If life is all about juxtaposition, then nowhere is this more apparent than sleepy Bexhill-on-Sea. An ancient old town with purpose-built Victorian resort. A quiet place with a loud art gallery. Very English, but with a touch of the continentals. And where Keane, a nearly-local band, even named a single after its Sovereign Light Cafe on the seafront.
Bexhill-on-Sea was built mostly in the late 19th century as a health-giving resort popular with tourists by the 1890s. It’s the waterfront sister to a settlement a mile or so uphill dating back to the eighth century and awash with clapperboard buildings, some medieval.
Somewhat unkindly known by some as “God’s Waiting Room”, Bexhill boasts apparently the highest percentage of centenarians for its population in England and Wales.
But let’s face it, that seafront – with its masts clinking in the breeze – is to die for. There’s the atmospheric Colonnade, all artisan shops and cafes; water fountains filled with the shriek of little kids; and a landscaped promenade, entitled Next Wave. And you can stop to admire the view over the distant bulk of Beachy Head, or one of the gardens of the privileged that lick the shingle beach.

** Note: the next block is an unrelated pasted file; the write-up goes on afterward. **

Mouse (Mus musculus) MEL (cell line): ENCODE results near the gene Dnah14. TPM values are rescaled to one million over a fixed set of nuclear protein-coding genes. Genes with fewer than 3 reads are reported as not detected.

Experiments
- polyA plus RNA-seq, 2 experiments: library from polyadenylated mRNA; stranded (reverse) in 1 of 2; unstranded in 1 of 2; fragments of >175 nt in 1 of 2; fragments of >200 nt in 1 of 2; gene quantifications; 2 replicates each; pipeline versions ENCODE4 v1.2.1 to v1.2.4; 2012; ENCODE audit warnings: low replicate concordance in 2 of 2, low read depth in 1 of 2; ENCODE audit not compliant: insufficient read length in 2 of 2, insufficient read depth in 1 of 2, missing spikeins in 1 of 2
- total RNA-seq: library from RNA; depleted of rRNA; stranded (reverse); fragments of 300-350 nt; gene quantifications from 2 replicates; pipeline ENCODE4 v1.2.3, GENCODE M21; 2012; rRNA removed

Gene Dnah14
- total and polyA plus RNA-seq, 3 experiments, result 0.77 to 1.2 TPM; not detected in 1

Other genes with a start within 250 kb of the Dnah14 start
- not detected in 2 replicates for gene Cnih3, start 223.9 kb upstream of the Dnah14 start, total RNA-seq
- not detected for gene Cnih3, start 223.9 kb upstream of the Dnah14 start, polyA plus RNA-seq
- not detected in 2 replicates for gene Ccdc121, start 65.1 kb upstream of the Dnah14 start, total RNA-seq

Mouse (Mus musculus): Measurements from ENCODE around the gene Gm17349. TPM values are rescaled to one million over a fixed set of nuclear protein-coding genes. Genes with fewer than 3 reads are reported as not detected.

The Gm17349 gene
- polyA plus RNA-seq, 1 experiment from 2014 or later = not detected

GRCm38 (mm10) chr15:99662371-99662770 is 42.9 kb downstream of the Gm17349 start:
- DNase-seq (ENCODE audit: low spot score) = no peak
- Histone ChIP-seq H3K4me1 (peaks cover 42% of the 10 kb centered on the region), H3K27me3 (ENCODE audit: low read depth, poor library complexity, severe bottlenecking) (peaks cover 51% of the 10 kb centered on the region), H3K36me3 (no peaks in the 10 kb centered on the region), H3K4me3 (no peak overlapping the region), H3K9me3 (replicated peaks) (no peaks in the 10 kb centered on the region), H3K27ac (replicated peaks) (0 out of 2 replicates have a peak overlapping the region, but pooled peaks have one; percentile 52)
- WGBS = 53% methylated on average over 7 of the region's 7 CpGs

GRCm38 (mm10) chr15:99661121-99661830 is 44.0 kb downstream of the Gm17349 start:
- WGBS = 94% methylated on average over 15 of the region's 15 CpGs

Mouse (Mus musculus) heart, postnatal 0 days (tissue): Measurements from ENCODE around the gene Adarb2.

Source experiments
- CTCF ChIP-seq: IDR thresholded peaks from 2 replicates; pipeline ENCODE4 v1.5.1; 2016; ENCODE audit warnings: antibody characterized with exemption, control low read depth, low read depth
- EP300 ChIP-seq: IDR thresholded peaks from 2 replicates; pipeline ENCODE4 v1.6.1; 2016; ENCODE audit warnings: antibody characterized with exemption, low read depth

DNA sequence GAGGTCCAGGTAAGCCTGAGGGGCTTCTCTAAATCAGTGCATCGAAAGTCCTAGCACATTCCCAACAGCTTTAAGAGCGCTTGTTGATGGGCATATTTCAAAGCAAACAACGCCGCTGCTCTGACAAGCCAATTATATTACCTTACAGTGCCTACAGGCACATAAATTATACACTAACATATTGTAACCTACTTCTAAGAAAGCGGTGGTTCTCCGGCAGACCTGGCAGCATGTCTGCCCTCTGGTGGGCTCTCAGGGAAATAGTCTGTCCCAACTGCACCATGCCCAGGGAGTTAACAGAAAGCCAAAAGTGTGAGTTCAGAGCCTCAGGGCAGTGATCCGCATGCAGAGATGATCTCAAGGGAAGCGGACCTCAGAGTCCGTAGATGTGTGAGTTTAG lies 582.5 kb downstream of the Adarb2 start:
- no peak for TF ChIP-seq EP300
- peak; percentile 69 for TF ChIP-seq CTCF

The De La Warr Pavilion is the reason for many visits. A vast ship-like building in the art deco style – and one of the first major modernist public buildings in Britain – it was constructed in 1935, designed by the architects Erich Mendelsohn and Serge Chermayeff, winners of a competition thrown by mayor and socialist Herbrand Sackville, the 9th Earl De La Warr.
Suffering in the war, the Pavilion declined until the mid 1980s when it was Grade I listed, preventing further damage; but it wasn’t until 2002 that a £6 million grant by the Heritage Lottery facilitated its re-opening in 2006 as one of the south coast’s largest contemporary art spaces and cafes.
Architecturally it’s a dream; in fact, everything about the De La Warr is successful. Don’t miss Holly Hendry’s Invertebrate, an eye-catching outdoor artwork and one of this summer’s Waterfronts installations by England’s Creative Coast. She has an accompanying show inside the gallery too, both free of charge. Find out more here.
Article originally published 2015, updated 2018 and then again May 2021